You’ll notice that this post has Matt Miller listed as the author. Poojan requested Matt’s comments on his differential circuit post. Poojan was impressed with my comments enough that he decided to make it a follow-up post. So, this post is co-written by both Poojan and Matt.

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Some of you asked whether the differential circuit being biased at half the current therefore has half the transconductance, and therefore lower gain. The answer is that it depends.
The single-ended circuit has an output current i_o = g_m * v_i. In many cases, the only thing this circuit can drive is a single-ended load Z_L.
The differential circuit has an output current i_{o+} = g_m * v_i/2; i_{o-} = -g_m * v_i/2.
So, the question comes down to whether we can subtract the two currents i_{o+} and i_{o-} to produce a differential current. Although one can think of it that way, it’s really more accurately to define the current flowing out of one side and into the other. The current, therefore, doesn’t change. However, all other things being equal, the load on the differential circuit will be 2Z_L. Therefore, the gain is the same.

Free Lunch

Some of you questioned the 4x boost in dynamic range that the differential circuit gives over its single-ended counterpart. While I made some mistakes with the equations (they’re fixed now), the result was correct: the differential circuit does have 6 dB higher dynamic range. Where did this come from? Well, it’s the basic advantage of the differential circuit: while a single-ended circuit can only swing +/- Vx, a differential circuit (where the output is defined as the difference of two single-ended circuits) has a swing of twice that: +/- 2Vx. Having twice the voltage is equivalent to 4x the power (and in both cases, that’s 6 dB improvement).

There’s No Such Thing

If some of you feel that this can’t be possible, please keep in mind the long disclaimer at the beginning of the last post: there are no universally better circuits. There are only certain circuits that are better suited for certain applications. In this case, the differential circuit gets its benefit from improved output range. However, the gain doesn’t change. Therefore, there’s an intrinsic assumption here: the circuit will tolerate a higher output, but there’s no gain to make the output higher. We didn’t intrinsically get double the gain, so we can’t take advantage of the dynamic range without sticking some gain ahead of the circuit.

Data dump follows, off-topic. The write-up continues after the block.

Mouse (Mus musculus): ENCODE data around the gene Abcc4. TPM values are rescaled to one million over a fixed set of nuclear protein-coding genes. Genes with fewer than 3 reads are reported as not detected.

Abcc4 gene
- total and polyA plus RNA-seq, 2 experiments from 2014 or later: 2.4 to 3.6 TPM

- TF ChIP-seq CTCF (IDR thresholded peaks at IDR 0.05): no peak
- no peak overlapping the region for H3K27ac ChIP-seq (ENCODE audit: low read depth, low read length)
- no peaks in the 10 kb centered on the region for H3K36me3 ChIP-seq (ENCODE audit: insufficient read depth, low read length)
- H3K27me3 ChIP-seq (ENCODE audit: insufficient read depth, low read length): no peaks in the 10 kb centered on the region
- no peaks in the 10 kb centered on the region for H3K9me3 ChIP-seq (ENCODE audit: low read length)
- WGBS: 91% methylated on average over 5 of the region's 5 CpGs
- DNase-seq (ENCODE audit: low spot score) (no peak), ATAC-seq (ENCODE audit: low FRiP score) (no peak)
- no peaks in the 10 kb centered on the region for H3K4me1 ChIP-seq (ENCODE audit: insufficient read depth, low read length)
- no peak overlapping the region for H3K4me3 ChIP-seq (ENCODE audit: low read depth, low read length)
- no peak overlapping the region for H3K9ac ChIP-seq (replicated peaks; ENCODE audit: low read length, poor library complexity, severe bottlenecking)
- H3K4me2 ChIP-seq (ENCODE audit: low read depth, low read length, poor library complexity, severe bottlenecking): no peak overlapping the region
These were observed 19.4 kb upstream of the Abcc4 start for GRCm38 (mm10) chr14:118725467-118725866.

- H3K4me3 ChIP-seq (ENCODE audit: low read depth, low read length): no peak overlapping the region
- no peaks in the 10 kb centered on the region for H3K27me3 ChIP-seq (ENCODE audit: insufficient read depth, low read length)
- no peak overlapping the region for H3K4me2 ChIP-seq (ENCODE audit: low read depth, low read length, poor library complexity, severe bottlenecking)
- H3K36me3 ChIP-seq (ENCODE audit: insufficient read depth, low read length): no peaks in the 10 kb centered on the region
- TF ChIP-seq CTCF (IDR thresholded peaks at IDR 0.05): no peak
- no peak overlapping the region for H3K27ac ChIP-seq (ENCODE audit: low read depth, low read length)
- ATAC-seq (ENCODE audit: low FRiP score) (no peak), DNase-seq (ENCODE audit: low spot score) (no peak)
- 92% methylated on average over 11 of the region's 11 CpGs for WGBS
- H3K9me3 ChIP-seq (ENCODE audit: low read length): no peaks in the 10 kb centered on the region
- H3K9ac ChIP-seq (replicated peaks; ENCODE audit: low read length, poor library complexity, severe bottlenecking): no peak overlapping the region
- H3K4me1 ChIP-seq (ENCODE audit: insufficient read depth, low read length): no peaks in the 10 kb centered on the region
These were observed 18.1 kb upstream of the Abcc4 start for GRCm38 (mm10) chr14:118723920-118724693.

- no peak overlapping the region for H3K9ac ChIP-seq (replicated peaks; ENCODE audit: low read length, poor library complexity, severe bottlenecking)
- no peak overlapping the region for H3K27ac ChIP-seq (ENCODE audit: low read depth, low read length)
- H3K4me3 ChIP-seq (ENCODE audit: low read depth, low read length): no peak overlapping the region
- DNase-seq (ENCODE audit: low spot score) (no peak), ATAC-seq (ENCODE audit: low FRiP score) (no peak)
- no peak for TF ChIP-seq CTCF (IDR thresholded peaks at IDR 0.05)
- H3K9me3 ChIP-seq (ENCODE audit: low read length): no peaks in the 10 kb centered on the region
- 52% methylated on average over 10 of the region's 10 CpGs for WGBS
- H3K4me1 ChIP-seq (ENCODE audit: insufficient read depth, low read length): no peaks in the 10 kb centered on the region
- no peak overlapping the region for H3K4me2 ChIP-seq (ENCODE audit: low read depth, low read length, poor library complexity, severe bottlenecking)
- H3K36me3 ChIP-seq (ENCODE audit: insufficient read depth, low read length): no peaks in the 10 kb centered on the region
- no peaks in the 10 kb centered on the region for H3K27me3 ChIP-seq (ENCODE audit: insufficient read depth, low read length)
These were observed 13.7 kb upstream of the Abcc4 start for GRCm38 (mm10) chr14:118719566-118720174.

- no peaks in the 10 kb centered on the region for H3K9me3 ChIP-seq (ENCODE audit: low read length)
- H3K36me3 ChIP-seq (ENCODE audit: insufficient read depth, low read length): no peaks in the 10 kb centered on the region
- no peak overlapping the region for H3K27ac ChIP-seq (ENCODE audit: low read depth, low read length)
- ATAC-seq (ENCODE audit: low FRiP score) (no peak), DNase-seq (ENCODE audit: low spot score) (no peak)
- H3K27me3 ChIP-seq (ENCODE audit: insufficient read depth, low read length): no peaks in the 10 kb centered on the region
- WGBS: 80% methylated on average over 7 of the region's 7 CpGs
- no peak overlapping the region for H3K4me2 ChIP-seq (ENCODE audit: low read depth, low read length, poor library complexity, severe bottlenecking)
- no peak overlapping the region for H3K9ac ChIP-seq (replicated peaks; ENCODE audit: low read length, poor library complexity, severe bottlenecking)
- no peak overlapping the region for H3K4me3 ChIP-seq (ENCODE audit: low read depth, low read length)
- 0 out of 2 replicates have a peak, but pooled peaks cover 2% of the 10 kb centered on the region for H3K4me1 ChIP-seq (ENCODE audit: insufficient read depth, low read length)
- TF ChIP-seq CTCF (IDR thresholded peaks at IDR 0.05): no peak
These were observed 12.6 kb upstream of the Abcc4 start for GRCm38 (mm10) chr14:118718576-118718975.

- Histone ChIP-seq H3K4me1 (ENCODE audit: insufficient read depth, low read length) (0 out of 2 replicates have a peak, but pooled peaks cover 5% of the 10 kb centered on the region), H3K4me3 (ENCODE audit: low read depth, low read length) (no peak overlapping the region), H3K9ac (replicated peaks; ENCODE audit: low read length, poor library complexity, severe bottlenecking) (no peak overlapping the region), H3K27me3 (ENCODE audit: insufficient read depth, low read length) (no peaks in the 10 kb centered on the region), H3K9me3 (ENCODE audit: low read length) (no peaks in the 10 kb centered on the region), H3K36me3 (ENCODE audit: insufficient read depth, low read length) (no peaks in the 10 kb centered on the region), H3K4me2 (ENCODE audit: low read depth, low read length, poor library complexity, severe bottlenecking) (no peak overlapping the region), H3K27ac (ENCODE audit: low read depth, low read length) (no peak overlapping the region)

That’s requirement is perfectly fine in a lot of cases. In many cases, you already have a ton of gain and automatic gain-control (AGC) ahead of the circuit. In that case, the AGC range can be reduced (possibly improving overall performance). This is true (for example) in the baseband filter at the end of an RF line-up. For that application, the figure of merit really is dynamic range. Similarly, in an ADC, the extra dynamic range might mean more effective bits of resolution.

Cheap Lunch

We’ve given the impression that the dynamic range can’t be leveraged in (for example) an RF LNA. Turns out that it can—for relatively cheap (although  not for free). If one were to stick a 1:4 (impedance ratio) balun ahead of the circuit, one would get this voltage gain for relatively cheap (meaning, the cost of the balun). In many cases, some form of impedance transformer (matching network) is required anyway, so putting a balun in isn’t a great cost.
The balun doubles the voltage but quadruples the output impedance. This is actually a good thing: the differential circuit has 4x the input impedance of the single-ended circuit. Let’s call the single-ended circuit’s input impedance Z_i. The differential circuit has 2Z_i input impedance on each side (we’ve cut the single-ended circuit in half). However, these input impedances get stacked to form the fully differential input impedance, so we get 4Z_i as the input impedance of the differential circuit:

Single Ended Zin versus

Differential Zin (4x Single Ended)